Santosh Desai, CEO and MD, Future Brands Ltd, and former president, McCann Erickson India
Where margins are going
There was a time when the advertising business was under significant strain and margins were dropping due to lower remuneration systems, rising costs of talent and other input costs. But the previous year saw profits becoming healthier for most agencies due to better client spends, economy, etc.
Agencies are historically top-line driven. There was a time when remuneration was down, but input costs were on the rise. Agencies were being squeezed from both sides. Agencies are seeing price stability today. There is an absence of strong downward pressure in terms of fees. There is no further decline in fees. There is growth in business and hence better top-lines.
Pressure points
Next year, the overall economy story could reflect the caution that’s crept into the worldwide scene. Cutting costs is definitely not an option (neither today or in the future) since most of the costs that agencies incur is on talent. I think that the growth story for the next year will not live up to what we see this year. There will be lower profits for agencies because the advertising business is led by global multinationals and we are connected to global systems and economies.
Suggestions: One big constraint in the agency model is that the existing compensation system is too top-line driven. Agencies could focus on new sources of revenue and new areas of businesses such as digital, consultancy space or entertainment. Consultancy, specially, is an area where agencies don’t have too many capabilities.
Colvyn Harris, CEO, JWT India
Where margins are going Most agencies are profitable and margins are going up because this is a high growth market. With recession in the West, global clients would make sure that they do not cut off fuel supply to India and China, where there is maximum growth.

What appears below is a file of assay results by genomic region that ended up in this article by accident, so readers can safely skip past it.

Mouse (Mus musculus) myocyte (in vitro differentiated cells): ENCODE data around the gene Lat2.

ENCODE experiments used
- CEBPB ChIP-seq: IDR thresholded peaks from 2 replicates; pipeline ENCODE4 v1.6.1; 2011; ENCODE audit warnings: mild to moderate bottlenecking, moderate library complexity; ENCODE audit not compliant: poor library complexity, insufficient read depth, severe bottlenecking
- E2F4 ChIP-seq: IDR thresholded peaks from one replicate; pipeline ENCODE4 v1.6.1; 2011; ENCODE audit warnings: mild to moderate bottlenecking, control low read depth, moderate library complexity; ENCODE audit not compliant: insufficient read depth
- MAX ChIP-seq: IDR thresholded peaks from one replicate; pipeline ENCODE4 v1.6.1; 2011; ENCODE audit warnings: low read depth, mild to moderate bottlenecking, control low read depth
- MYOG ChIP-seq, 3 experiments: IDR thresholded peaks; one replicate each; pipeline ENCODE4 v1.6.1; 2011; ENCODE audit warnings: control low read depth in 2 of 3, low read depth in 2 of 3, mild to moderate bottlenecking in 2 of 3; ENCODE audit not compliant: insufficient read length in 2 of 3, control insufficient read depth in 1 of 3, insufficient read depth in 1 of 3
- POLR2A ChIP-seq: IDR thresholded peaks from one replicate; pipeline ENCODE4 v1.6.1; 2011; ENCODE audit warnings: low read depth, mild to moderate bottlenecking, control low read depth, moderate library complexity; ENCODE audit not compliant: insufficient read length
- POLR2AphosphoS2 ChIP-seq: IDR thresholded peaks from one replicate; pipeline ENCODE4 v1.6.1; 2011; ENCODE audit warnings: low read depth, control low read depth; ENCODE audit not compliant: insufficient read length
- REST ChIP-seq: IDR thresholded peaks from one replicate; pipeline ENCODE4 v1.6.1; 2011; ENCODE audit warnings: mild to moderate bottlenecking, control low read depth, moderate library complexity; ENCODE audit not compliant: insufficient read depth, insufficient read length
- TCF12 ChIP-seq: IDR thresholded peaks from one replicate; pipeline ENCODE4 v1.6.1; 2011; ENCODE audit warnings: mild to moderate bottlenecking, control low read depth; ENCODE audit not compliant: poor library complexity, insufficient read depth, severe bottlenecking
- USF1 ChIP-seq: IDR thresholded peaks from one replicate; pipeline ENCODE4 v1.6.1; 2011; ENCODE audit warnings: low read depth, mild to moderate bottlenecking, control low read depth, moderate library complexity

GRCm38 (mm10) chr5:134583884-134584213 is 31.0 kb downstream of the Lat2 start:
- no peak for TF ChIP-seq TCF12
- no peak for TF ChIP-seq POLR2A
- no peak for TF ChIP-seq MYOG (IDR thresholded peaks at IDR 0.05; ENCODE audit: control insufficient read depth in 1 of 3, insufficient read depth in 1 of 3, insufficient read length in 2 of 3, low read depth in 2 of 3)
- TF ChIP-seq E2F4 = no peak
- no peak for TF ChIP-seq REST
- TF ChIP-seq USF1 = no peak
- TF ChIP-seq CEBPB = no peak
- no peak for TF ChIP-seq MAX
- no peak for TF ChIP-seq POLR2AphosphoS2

Pressure points
Costs to get and retain talent have definitely increased for most agencies. Half of the investment from the agency’s side is in the area of talent.
Margins are under pressure for most agencies due to cost of operations such as new business areas, technology, opening of new offices, etc, though there’s corresponding growth in business from existing and new clients and newer revenue streams.
Suggestions: Smaller agencies definitely need to improve bandwidth (resources) in terms of what they deliver. Agencies can focus on new areas within client businesses such as (direct-to-home) to sustain growth, continue investing in talent and in good creative work.
Pranesh Misra, Global director, marketing accountability, Lowe India
Where margins are going
Profits are back on track. In the early years of this decade, when several large clients were either moving to fee-based remuneration or were renegotiating agency remuneration, there was some dent in the profitability of agencies. But over the past three years, these pressures have eased a bit, and agencies have also got used to a bit of belt tightening.
Pressure points
Smaller agencies, however, continue to suffer more acutely versus larger ones, because overheads keep rising without commensurate growth in revenue. Small agencies also don’t enjoy economies of scale that larger agencies have. Even within large and medium-sized agencies, there are those who have profit pressure, because they have not figured out how to make a fee system work in their favour. They estimate fees on a marginal cost basis, without accounting for the overheads. That means that they are making a loss even before they start servicing the account.
Larger agencies will continue to flourish. Medium-sized and smaller agencies will continue to feel the heat. The small boutique agencies (if they come to India) will do well in terms of profitability.
As told to Marion Arathoon and Anushree Chandran
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First Published: Tue, May 27 2008. 10 56 PM IST